Q: How often do you leave comments on other people’s blogs?  How do you find their entries in the first place?

I comment anytime I come across a topic that interests me. I often find the blog posts from the people I follow on Twitter. I love knowing the moment a blog post goes up and have some bloggers who regularly DM me about 10 minutes before their post goes live to give me a chance to read and comment first, and then tweet my following so they can do the same.

Q: Tell us a bit about your talk at Blogworld Expo. Topic, key points you’ll cover, etc?

I’ll cover the issues of how to use controversy and creating shock value in my Tribal Seduction presentation at Blog World Expo on the Entrepreneur track.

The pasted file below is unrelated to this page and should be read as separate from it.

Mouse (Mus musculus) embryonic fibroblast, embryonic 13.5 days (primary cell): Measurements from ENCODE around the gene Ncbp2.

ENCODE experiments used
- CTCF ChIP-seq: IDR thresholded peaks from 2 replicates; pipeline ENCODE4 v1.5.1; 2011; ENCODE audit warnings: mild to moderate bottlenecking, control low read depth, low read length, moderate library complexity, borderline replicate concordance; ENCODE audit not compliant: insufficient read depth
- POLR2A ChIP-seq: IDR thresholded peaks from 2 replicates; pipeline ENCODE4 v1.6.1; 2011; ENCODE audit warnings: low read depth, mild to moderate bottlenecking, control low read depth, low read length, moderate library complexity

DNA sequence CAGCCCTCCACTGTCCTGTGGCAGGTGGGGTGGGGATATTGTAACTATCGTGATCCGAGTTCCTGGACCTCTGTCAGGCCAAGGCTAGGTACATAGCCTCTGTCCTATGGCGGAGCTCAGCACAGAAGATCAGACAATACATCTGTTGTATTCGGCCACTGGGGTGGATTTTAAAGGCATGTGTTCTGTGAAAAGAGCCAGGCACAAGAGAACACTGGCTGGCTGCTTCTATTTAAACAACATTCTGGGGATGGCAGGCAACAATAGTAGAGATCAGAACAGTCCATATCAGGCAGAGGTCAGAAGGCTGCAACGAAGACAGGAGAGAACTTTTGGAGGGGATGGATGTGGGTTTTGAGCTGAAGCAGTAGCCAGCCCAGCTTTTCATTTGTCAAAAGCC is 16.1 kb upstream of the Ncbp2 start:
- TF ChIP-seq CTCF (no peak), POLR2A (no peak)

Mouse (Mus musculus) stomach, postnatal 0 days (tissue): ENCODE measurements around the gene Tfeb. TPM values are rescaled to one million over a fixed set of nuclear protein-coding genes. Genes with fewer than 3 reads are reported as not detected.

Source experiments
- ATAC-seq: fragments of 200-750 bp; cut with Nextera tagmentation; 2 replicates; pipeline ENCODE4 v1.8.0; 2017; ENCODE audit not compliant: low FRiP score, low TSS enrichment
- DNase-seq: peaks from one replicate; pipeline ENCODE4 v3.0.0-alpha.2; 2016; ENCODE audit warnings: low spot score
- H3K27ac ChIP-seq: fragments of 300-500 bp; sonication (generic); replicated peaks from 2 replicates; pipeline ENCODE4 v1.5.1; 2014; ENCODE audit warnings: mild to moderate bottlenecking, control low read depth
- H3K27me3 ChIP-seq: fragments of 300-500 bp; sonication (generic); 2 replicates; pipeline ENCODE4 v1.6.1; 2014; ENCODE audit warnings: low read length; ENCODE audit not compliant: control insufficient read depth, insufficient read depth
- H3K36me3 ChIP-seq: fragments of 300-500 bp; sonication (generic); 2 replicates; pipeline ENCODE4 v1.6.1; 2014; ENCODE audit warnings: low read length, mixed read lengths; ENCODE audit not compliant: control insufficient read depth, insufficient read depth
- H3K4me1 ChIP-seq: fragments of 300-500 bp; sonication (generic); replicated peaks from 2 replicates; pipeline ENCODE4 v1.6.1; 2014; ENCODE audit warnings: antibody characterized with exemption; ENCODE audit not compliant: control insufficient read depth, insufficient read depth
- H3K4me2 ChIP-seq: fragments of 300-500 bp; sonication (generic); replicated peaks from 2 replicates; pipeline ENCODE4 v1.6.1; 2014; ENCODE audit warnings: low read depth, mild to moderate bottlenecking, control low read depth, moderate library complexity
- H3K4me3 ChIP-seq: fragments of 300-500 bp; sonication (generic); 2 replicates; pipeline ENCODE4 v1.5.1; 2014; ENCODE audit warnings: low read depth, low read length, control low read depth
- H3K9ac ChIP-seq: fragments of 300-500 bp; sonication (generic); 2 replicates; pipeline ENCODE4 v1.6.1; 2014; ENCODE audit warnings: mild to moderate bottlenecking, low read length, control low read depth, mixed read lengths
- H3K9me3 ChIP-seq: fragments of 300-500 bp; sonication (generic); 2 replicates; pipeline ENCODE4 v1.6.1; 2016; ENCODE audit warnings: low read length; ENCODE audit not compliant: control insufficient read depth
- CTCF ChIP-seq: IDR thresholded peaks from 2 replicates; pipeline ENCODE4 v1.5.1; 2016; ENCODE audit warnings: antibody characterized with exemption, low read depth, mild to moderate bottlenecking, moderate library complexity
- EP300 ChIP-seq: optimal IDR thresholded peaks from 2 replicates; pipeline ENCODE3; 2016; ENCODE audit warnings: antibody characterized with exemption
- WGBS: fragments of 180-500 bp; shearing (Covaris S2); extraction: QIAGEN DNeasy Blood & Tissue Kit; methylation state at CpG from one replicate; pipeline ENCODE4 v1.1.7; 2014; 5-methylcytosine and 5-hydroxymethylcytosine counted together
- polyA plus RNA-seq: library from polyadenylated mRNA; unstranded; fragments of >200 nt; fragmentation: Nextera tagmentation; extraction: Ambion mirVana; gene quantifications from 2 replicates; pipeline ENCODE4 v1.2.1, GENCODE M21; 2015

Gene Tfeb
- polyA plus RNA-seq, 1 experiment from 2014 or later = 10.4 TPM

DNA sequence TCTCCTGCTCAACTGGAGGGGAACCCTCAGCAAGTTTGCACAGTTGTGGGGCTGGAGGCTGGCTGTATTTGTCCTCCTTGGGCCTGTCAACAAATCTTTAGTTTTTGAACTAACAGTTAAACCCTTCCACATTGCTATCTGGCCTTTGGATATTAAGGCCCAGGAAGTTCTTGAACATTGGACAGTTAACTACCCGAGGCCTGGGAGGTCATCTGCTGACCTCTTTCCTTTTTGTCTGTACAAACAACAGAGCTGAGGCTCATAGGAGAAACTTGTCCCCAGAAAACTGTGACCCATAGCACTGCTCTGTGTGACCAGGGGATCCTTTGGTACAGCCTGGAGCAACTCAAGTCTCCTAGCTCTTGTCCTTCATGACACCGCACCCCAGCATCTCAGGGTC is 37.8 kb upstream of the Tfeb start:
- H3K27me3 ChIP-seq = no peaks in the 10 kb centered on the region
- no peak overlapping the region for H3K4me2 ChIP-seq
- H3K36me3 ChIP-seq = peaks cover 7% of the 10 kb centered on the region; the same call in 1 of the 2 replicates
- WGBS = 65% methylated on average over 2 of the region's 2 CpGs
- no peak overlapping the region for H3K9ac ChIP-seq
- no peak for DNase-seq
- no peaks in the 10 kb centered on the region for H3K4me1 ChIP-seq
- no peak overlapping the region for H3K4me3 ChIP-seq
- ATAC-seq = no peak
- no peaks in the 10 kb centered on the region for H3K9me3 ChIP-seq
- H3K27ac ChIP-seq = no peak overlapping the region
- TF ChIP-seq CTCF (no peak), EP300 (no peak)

Once you understand how people are tribal by nature, you’ll be able to gather a tribe yourself of raving fans.
Most people are afraid of “rocking the boat” yet that’s the precise way of generating a flood of traffic, fans and clients.

New Media has introduced a more authentic, transparent world, and when people try to disguise their views or true identity, it backfires, or worse, gets them no results as though they don’t exist.
We’ll talk about how to brand their voice and develop their story in order to be known in the marketplace of ideas.

I’ll also reveal an amazingly effective process that’s a 180° turn from all you’ve been told about marketing in the 20th Century. Most people do it backwards. That’s why I’ll discuss how business owners can solve the problems that most entrepreneurs encounter when developing their marketing strategy.